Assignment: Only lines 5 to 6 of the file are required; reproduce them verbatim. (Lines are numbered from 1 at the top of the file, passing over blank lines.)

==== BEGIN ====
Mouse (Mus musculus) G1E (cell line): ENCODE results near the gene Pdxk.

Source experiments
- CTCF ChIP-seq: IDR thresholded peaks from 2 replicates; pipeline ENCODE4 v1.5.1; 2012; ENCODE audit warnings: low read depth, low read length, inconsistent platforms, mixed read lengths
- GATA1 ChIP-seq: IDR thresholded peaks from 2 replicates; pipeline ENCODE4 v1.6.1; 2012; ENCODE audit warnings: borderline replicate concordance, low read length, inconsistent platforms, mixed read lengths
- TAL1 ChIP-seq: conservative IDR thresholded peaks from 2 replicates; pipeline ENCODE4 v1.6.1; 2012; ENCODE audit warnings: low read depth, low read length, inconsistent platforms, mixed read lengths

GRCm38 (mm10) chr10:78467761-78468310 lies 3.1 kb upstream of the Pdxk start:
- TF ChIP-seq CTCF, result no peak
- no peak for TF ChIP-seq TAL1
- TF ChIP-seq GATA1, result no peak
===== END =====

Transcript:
- TAL1 ChIP-seq: conservative IDR thresholded peaks from 2 replicates; pipeline ENCODE4 v1.6.1; 2012; ENCODE audit warnings: low read depth, low read length, inconsistent platforms, mixed read lengths

GRCm38 (mm10) chr10:78467761-78468310 lies 3.1 kb upstream of the Pdxk start: